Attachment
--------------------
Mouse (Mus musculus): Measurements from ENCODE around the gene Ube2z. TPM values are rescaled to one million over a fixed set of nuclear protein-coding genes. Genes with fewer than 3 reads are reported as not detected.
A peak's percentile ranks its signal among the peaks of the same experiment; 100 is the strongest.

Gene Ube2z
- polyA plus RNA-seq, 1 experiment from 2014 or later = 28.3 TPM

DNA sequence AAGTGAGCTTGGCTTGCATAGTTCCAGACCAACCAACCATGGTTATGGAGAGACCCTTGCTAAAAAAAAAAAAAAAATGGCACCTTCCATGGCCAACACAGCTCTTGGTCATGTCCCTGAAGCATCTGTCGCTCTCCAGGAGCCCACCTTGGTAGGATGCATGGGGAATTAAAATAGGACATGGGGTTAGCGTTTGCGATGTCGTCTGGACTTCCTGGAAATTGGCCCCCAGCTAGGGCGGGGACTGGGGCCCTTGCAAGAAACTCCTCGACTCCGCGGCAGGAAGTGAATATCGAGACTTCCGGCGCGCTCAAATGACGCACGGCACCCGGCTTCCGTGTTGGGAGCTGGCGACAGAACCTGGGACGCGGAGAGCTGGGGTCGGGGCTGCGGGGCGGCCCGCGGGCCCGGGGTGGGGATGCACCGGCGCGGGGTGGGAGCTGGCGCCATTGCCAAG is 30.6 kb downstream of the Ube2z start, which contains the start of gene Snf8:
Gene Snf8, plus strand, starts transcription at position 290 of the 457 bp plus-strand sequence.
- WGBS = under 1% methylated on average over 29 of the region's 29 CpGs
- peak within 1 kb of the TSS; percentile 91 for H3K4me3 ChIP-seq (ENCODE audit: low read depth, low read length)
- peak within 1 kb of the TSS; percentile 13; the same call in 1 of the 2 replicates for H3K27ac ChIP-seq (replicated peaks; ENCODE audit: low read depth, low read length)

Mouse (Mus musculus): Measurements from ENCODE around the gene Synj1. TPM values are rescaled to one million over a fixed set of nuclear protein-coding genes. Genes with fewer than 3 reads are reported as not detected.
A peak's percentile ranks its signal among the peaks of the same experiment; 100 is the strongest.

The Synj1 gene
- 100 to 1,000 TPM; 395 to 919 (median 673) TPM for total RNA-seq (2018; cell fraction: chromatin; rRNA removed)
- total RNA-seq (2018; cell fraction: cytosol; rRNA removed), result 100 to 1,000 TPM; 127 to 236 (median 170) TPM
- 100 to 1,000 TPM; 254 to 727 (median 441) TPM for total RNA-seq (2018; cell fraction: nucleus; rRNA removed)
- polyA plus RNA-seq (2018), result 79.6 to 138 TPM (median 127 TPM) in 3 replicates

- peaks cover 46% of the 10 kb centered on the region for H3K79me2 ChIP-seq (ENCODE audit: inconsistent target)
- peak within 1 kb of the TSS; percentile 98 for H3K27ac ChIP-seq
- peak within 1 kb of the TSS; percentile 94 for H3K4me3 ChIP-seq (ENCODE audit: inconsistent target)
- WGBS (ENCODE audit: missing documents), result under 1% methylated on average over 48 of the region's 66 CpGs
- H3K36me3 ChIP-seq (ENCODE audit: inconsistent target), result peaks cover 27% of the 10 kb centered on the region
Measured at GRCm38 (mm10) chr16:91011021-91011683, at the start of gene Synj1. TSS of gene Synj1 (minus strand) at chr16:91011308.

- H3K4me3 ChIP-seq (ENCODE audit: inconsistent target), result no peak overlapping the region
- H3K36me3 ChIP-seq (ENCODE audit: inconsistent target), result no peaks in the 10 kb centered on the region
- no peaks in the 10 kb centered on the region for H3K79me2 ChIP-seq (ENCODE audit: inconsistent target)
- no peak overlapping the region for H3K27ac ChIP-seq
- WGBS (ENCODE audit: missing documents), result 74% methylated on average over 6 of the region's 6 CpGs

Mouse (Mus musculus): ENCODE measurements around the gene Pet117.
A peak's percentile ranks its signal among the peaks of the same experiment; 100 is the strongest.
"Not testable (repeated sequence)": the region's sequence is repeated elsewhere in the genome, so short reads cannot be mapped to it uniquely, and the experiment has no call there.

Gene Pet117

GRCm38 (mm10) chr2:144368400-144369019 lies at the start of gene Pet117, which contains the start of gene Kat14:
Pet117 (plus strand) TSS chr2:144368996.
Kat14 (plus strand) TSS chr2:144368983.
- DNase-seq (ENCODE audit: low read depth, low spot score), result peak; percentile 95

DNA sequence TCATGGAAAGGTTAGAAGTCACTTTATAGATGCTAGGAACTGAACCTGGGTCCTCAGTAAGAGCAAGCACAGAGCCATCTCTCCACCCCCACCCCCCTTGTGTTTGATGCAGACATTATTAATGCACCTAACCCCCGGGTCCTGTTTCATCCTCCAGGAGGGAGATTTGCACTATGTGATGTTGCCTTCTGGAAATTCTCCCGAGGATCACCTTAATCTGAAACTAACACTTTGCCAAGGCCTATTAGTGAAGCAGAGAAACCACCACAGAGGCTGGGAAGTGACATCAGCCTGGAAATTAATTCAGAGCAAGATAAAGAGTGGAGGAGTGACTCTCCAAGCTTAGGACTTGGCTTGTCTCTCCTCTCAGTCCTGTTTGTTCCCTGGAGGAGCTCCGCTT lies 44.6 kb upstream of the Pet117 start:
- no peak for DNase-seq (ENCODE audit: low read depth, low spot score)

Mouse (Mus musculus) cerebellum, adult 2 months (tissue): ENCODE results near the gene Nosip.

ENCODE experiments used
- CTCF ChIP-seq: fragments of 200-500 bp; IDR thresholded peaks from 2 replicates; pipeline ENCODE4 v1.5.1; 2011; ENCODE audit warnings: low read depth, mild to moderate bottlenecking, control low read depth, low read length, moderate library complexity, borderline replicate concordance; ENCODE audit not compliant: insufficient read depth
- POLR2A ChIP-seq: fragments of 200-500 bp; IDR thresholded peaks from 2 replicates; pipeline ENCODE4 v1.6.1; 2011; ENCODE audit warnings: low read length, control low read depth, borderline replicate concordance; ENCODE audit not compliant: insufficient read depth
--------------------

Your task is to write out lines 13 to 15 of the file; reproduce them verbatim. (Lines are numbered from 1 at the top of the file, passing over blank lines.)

- 100 to 1,000 TPM; 395 to 919 (median 673) TPM for total RNA-seq (2018; cell fraction: chromatin; rRNA removed)
- total RNA-seq (2018; cell fraction: cytosol; rRNA removed), result 100 to 1,000 TPM; 127 to 236 (median 170) TPM
- 100 to 1,000 TPM; 254 to 727 (median 441) TPM for total RNA-seq (2018; cell fraction: nucleus; rRNA removed)